Two robots traverse the desert floor. Explosions from a decades-old conflict have left a pockmarked and unstable territory, though many more improvised bombs lie concealed in its vast reaches. Sunlight splays off the beaten edges of Optimus, the smaller robot. Its motors whir as its claw grasps an unusual orb lying by its side. If Optimus were programmed to hope, it would hope the object was just a rock and not another bomb. It couldn’t afford to take many more hits, and its algorithms have grown wary of the risk.
A hulking shape shimmers in the heat as it approaches Optimus, lolling like a huge, headless cowboy. Atlas, the second robot, inspects the orb and knows it holds a cocktail of volatile chemicals. The robot gently lifts the bomb from Optimus’ claw and shows it how to pluck out a barely visible blue wire. Now Optimus will know how to defuse this type of device in the future. As Optimus trundles off to resume its work, Atlas stands as content as a robot can be when saving its little partner from permanent decommission.
This imaginary scene shows the power of learning from others. Anthropologists and zoologists call this “social learning”: picking up new information by observing or interacting with others and the things others produce. Social learning is rife among humans and across the wider animal kingdom. As we discussed in our previous post, learning socially is fundamental to how humans become fully rounded people, in all our diversity, creativity, and splendor.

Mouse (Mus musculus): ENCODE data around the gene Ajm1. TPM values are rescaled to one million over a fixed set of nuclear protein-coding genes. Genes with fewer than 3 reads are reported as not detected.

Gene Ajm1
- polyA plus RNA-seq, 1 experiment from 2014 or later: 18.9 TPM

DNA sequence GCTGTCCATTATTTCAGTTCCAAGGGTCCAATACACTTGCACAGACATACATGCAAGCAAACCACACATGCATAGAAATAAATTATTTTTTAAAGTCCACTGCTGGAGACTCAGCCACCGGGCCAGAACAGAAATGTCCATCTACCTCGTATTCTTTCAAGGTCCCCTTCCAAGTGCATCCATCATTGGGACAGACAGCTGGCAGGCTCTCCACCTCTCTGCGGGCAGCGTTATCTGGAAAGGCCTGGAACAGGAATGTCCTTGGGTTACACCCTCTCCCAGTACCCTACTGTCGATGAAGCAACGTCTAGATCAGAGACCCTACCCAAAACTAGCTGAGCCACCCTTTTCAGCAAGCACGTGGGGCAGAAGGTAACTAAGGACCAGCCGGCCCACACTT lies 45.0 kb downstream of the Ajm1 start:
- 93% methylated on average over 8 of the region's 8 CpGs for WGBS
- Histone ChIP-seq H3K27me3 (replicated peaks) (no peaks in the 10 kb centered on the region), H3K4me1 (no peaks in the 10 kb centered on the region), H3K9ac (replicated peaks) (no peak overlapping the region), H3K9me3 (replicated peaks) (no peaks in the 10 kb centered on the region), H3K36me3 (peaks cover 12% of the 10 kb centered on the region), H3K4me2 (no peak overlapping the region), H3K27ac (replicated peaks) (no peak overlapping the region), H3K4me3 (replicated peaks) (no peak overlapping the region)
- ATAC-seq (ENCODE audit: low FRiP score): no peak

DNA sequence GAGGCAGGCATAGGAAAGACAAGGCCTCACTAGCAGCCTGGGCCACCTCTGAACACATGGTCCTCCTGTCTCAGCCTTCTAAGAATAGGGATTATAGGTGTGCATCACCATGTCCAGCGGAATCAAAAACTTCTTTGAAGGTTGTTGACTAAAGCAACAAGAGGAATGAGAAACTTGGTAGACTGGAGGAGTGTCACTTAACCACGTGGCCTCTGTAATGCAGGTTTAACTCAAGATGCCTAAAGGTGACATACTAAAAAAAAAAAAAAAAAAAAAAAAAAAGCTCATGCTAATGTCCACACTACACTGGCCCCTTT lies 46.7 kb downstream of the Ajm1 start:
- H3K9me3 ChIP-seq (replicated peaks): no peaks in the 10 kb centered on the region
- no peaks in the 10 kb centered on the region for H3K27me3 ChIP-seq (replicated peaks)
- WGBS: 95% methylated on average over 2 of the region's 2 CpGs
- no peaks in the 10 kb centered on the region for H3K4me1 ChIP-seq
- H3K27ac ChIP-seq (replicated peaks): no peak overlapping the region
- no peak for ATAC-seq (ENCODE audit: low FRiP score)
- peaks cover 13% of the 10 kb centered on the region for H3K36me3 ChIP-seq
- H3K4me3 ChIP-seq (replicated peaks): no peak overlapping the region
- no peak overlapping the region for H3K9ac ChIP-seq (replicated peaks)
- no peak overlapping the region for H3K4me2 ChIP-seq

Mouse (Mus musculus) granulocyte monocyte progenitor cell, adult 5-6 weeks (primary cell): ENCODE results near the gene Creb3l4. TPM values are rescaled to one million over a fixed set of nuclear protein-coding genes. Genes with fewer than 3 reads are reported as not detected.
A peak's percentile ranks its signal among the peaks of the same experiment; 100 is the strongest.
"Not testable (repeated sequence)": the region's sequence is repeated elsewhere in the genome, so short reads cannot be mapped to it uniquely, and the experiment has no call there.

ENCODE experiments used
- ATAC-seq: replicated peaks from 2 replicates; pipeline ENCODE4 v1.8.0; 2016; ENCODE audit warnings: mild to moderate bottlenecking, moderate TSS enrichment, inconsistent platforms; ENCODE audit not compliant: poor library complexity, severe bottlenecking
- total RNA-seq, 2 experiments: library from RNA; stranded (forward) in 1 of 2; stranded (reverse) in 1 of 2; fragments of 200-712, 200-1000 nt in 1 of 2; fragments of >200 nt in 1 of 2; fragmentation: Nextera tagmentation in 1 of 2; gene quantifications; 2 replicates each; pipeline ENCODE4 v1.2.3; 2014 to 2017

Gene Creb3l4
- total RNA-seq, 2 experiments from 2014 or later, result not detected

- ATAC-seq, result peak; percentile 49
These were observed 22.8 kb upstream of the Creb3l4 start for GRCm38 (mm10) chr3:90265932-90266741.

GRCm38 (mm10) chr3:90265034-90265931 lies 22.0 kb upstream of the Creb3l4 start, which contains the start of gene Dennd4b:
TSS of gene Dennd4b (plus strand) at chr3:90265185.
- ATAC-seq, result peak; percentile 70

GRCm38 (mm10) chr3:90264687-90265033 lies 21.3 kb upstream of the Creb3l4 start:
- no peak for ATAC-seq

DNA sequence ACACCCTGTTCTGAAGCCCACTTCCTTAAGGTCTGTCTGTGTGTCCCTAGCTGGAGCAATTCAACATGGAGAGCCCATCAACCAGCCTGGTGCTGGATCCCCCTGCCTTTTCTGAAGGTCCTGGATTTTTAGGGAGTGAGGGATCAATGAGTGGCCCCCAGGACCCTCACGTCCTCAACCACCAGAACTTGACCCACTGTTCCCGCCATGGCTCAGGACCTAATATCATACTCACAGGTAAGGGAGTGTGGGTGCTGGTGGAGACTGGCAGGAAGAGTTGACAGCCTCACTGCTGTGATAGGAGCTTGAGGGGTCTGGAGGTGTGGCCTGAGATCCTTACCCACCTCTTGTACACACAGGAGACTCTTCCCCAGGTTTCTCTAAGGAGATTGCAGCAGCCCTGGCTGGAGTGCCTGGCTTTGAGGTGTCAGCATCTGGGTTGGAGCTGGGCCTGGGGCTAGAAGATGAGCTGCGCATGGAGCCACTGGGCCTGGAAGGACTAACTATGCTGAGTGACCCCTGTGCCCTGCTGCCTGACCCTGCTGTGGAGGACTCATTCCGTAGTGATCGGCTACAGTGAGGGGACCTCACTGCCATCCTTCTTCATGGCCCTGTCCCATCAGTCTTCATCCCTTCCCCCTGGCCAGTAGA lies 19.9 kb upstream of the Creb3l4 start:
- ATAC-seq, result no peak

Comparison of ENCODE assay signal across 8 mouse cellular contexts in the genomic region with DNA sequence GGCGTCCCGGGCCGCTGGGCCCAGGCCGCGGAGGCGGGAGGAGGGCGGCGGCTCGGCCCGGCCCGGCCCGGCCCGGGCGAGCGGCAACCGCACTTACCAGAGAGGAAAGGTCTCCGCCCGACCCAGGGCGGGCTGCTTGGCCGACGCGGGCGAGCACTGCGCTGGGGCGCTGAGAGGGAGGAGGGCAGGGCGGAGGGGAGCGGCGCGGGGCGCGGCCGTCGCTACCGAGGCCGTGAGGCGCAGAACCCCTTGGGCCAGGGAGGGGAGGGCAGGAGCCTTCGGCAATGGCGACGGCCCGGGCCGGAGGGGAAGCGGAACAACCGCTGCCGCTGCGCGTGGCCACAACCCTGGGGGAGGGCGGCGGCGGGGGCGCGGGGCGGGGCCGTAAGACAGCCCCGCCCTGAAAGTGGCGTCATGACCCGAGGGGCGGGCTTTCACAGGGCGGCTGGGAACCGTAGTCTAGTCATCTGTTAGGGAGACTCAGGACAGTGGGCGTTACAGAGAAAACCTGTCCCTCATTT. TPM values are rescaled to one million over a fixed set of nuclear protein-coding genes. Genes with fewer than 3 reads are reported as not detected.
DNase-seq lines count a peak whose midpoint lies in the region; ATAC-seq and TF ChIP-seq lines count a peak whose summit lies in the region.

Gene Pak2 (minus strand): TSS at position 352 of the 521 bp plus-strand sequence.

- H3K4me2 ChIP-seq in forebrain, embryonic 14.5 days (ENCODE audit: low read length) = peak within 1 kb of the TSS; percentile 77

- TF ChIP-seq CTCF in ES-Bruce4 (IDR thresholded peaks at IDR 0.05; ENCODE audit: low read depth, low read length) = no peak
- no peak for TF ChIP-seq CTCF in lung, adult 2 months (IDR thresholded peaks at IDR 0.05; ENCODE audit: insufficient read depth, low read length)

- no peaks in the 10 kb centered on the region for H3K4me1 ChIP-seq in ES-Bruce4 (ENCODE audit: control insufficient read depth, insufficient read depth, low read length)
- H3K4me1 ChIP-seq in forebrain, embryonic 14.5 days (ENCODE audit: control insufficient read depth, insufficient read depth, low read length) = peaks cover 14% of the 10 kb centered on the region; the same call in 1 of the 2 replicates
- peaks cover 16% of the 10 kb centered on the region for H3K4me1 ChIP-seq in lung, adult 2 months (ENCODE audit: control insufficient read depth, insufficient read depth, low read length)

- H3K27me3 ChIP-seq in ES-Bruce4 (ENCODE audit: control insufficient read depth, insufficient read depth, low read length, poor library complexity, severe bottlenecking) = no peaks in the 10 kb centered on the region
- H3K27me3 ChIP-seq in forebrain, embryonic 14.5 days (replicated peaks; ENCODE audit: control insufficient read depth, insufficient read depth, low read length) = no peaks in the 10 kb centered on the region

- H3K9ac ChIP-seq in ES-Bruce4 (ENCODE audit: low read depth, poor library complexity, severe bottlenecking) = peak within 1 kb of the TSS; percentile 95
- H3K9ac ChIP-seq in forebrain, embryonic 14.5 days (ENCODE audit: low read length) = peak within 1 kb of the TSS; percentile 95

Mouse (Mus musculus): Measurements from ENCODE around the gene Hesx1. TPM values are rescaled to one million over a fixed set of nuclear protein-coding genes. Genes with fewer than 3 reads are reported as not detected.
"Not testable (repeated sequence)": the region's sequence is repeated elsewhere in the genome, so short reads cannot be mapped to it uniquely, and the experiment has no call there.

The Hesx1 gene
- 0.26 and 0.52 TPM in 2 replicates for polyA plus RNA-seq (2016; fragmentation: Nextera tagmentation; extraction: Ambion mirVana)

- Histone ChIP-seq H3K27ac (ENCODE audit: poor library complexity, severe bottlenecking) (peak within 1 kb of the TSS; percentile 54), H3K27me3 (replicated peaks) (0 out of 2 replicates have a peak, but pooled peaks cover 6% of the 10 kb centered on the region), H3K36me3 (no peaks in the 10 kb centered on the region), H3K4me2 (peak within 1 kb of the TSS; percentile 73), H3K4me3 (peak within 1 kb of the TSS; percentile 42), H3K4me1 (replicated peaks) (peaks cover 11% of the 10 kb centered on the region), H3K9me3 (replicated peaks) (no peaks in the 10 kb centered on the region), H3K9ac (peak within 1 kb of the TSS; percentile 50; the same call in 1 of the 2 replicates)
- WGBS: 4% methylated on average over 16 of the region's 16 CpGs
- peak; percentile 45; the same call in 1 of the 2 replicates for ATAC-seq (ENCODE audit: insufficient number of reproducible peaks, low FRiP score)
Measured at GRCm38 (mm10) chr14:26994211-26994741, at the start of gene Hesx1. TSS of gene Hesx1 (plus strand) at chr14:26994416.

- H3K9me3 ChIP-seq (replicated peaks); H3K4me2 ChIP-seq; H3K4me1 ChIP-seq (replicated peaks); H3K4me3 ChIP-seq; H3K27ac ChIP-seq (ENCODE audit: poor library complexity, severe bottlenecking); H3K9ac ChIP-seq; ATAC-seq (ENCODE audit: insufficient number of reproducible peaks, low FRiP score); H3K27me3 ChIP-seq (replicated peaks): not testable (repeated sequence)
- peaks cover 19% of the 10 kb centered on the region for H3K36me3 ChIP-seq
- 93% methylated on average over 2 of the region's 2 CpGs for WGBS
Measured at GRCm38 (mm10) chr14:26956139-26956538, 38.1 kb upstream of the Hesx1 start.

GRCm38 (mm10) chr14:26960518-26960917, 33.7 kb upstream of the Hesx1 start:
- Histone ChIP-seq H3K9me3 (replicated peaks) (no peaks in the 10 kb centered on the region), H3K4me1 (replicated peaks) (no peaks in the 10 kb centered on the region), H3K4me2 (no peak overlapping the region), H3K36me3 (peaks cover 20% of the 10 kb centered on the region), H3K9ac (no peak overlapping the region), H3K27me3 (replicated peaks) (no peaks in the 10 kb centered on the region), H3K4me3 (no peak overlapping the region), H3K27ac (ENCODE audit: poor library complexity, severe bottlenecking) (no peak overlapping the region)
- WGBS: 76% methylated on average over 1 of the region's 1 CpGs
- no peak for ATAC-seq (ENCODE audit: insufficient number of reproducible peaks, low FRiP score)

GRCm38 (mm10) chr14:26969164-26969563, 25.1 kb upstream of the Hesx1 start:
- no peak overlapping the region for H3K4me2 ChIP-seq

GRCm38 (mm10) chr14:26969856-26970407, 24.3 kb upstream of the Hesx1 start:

If we didn’t have social learning, we wouldn’t have culture. As zoologists Kevin Laland and Will Hoppitt argue, “culture is built upon socially learned and socially transmitted information.” Socially acquired knowledge is distinct from what we learn individually and from information inherited through genes or through imitation.
Various species of whale have also developed all manner of cultural traditions that are specific to certain populations living in different places. Over a 27-year period, humpback whales adopted lobtail feeding, a new twist on their common hunting technique, allowing them to catch different species of fish. Killer whales also display distinct cultures, learning repertoires of songs and migration routes from one another, and singing in different dialects. Some groups have “greeting ceremonies,” where they line up in two opposing factions—like a cetacean West Side Story—before bounding about together in a blubbery mosh pit.
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